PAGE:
Secondly, I would like to address a few concerns I had when reading "faithfulfreddie's" comment. What is most surprising is that Freddie thinks the Church is some type of dictatorial aggressor, which apparently condemns those who make mistakes. When Fr. Najim said he did not want to criticize his fellow priests mentioned in the book (I was not there, I am working off of Freddie's post) he was most probably saying he did not want to judge their sins. Moreover, as a priest--as the altra-Christi--it is his duty to forgive those who have distanced themselves from Holy Mother Church. Do we honestly want priests condemning each other in public, along with condemning the sin-savvy laity? Also, I don't see what was wrong with Fr. Najim's humble approach to ascribing priests as men of love. Did Christ not have healthy, loving relationships with His Blessed Mother and His apostles? Freddie, I am sorry to say, but your argument seems to favor an arrogant method of teaching, and I pray that you will understand that the Church encompasses nothing arrogant or self-serving.

I'm not sure what you're talking about with priests being "indiscrete" in their friendships, but I am certain that priests should be most outward with love. I neither condone nor advocate a priest kissing every congregation member as he walks down the procession aisle, but what is wrong with healthy, relational love? Have you not seen the aesthetic ecstasy John Paul II gave off every second he walked into a room? He was a man of love! And so too should every priest; nay- every human being be a man of love.

It seems as though the comment Freddie made was more of an ad-homminem attack on the priestly life, attacking Fr. Najim because he is celibate. I pray Freddie's view will change.
*NOTE, the post before this had errors; this is the same post.

May 7, 2007 at 4:14 PM  
Blogger Fr.Michael Najim said...

I'm not sure who faithfulfreddie is. Obviously, you were at the Mass that I preached at All Saints because my blog this week was the same message I used for my homily; I just posted it in advance of the weekend.

After a man has been ordained for a few years, inevitably he will know another priest who leaves the ministry. This is a sad moment for any priest. My point in saying that I didn't want to condemn my brother priests was that I didn't want to make their indescretions the focus of my homily. The homily was about the the priesthood, specifically focusing on celibacy as a way to love. I pray for priests who have left and I entrust them to the love and mercy of the Lord. He will take care of his way and his time.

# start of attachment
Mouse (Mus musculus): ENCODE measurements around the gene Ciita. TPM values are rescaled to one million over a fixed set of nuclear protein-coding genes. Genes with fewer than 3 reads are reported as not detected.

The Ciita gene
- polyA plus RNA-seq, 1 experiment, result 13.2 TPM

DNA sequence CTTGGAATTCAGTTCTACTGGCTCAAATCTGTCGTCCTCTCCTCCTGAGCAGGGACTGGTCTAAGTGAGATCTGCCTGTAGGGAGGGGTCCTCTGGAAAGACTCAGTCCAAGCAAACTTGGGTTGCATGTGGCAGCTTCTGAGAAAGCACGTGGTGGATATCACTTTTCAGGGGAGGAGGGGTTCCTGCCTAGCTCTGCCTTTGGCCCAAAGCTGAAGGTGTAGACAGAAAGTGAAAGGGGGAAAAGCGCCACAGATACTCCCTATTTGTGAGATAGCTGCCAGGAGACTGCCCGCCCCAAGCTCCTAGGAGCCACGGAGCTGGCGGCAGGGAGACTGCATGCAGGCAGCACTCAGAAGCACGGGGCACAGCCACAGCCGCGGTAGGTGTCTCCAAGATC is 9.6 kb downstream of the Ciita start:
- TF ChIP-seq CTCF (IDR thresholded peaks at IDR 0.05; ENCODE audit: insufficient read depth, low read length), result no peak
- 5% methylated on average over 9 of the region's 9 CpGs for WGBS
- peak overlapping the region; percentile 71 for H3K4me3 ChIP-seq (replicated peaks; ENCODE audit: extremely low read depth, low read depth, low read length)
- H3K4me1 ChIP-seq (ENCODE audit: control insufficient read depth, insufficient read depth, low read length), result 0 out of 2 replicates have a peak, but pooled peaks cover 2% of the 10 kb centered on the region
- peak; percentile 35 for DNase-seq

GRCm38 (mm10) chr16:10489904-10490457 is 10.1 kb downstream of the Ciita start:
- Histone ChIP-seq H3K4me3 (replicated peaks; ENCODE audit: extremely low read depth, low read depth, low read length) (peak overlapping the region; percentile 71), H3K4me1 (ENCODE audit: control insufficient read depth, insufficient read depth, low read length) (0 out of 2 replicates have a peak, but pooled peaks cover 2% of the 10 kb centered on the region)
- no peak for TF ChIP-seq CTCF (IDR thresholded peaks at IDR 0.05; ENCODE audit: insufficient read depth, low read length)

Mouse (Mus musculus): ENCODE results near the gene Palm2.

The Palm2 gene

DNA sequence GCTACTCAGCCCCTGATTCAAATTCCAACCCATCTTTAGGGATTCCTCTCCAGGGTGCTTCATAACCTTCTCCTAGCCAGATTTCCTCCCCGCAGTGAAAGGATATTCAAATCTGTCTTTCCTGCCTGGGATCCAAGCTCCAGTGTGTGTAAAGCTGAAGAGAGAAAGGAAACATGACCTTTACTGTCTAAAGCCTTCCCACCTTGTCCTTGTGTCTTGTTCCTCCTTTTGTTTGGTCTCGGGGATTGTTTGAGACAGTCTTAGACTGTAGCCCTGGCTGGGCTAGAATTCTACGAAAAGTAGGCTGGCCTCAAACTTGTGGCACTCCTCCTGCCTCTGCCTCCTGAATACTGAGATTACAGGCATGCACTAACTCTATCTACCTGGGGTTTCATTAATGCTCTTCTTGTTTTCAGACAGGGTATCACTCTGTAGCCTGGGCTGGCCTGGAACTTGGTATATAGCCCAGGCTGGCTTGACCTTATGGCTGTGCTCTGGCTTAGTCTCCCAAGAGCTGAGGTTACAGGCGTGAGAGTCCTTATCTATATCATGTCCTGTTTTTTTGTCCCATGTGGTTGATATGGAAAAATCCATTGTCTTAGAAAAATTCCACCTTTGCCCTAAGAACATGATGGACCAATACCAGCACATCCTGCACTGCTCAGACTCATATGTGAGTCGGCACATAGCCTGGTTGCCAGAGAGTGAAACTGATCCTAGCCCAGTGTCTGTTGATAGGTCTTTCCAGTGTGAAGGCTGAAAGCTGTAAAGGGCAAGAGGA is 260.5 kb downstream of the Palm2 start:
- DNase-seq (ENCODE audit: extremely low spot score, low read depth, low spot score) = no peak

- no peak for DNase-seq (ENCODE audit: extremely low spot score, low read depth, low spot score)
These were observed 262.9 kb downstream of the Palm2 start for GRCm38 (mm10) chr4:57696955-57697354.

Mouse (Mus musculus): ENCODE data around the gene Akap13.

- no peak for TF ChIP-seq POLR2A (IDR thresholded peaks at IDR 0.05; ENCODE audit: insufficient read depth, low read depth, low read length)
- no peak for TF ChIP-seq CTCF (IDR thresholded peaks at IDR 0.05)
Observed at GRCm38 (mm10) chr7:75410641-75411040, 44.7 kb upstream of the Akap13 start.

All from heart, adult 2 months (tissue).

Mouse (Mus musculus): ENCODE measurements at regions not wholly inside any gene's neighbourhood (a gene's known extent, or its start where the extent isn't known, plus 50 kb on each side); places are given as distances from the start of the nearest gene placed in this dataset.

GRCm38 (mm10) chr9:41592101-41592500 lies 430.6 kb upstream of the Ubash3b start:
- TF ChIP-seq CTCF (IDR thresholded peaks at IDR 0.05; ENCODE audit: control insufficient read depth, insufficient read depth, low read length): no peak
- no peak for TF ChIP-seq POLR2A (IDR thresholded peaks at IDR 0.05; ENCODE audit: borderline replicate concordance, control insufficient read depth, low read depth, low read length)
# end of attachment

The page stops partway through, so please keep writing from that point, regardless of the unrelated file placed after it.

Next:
Anyone who knows me knows that I am completely faithful to the Church and have absolutely no fear preaching what the Church teaches. So, I don't belong to the Church Milktoast. Nice try, though.

So, faithful freddie, you missed the point. I would say this, however: your tone is evidence of some frustration and anger in your heart. People are not led to Christ, the Way, the Truth, and the Life, through anger. If you want to lead people to Christ, you first must love them. Once they know they are loved, then they are more open to being challenged to change.

Trust priest I frequently challenge people, but I always first try to love them.

May 7, 2007 at 5:18 PM  
Blogger Sir Timothy said...

As a future college seminarian, the issue of celibacy is a complex and intricate one that I will need to face as my formation (God willing) continues through college and maybe even into major seminary. As an eighteen year old male, the idea of going to college and also adopting a celibate seminarian lifestyle blows my mind. However, what is equally astounding is that I feel completely at peace with the concept. Perhaps it is because I currently feel drawn to the Catholic priesthood. I believe the main reason that I am at peace with the idea of celibacy is because it really is a way of loving that is pure and untainted. One does not need to be qualified by biology to be called a Father, and the priesthood is a great example. An ordained man can be all things to all people, and can have a spiritual family that is united under the one true Father. That, all by itself, is truly awesome.

May 8, 2007 at 5:59 PM  
Blogger nicholas said...

I think we should all pray for faithfulfreddie.

May 11, 2007 at 7:57 PM